The subject of this book is, as you might have guessed by the cover, Cascading Style Sheets (CSS). There are two "levels" to CSS; these are referred to as CSS1 and CSS2. The difference between the two is that CSS2 is all of CSS1, plus a lot more. This book attempts to cover all of CSS1, and CSS positioning, which is a part of CSS2. The rest of CSS2 is excluded because, at the time of this writing, nobody had implemented most of it. Rather than cover a lot of theoretical territory, we chose to stick to what was currently usable.
If you are a web designer or document author interested in sophisticated page styling, improved accessibility, and saving time and effort, then this book is for you. All you really need before starting the book is a decent knowledge of HTML 4.0. The better you know HTML, of course, the better prepared you'll be. You will need to know very little else in order to follow this book.
It is important to remember something about web standards and books: the former are continually evolving, while the latter are frozen in at all, because the lack of a border-style in the second rule means that the default value of none will be used. As we've seen, that will turn the border off altogether.
With all of this shorthand stuff, you're probably starting to suspect that it goes even further, and you're right. We finally come to the shortest shorthand border property of all: border. time (until the next edition comes out, anyway). In the case of HTML and CSS, there are a great many changes afoot even as these words are being written. The recent formalization of XHTML 1.0 as a full W3C Recommendation, for example, is a major milestone in the evolution of the World Wide Web. There are likely to be even more levels to CSS, further extending the ability to style documents; major web browsers are approaching full CSS1 support, and robust CSS2 implementations can be seen lurking on the horizon. This is an exciting time to be a designer, and learning CSS now will give you a leg up on the future.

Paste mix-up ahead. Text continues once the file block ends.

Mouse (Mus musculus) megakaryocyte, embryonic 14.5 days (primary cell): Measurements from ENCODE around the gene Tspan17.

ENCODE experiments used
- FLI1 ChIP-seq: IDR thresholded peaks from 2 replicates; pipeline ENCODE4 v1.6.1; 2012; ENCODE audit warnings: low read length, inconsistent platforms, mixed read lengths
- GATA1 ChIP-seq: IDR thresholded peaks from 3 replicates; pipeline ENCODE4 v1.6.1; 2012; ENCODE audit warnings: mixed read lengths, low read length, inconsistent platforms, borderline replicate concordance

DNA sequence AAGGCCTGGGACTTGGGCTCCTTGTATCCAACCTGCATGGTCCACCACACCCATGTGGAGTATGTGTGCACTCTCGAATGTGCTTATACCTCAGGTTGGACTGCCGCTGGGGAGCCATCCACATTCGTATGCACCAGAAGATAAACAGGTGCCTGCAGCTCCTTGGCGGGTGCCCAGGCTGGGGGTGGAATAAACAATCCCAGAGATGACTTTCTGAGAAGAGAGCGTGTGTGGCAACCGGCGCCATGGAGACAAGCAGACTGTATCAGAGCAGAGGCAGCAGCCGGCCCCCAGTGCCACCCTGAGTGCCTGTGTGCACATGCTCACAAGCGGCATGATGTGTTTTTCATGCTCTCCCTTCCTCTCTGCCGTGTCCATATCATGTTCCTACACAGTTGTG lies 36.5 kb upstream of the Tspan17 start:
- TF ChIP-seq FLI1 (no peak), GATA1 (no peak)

The following typographical conventions are used in this book:
is used to indicate code examples, HTML tags and CSS elements.
is used for replaceables that appear in text.
is used to introduce new terms and to indicate URLs, filenames, and pathnames.
indicates a note or tip relating to the nearby text.
indicates a warning.
Copyright © 2002 O'Reilly & Associates. All rights reserved.float.
For example, to float an image to the right, you could use thismarkup:<IMG SRC="b5.gif" style="float: right;" alt="section b5">
As Figure 7-63 makes clear, the image "floats" towould have appeared is simply closed up, and the positioned textoverlaps the some of the content. There is no way to avoid this,short of positioning the boldfaced text outside of the paragraph (byusing a negative value for right) or by specifyinga padding for the paragraph that is wide enough to accommodate thepositioned element. Also, since it has a transparent background, theparent element's text shows through the positioned element. Theonly way to avoid this is to set a background for the positionedelement.won't affect the placement of the origin image.
18.104.22.168. Interesting effects
In technical terms, when abackground image has been set to be fixed, it ispositioned with respect to the viewing area, not the element thatcontains it. However, the background will only be visible within itscontaining element. This leads to a rather interesting consequence.paragraph that precedes it. It is also impossible for a floated element's top to be any higher than the top of a floated element that occurs earlier. Figure 8-34 is an example of this.
Figure 8-34. Keeping floats below their predecessors
6. A floating element's top may not be higher than the top of any line box with content that precedes the floating element.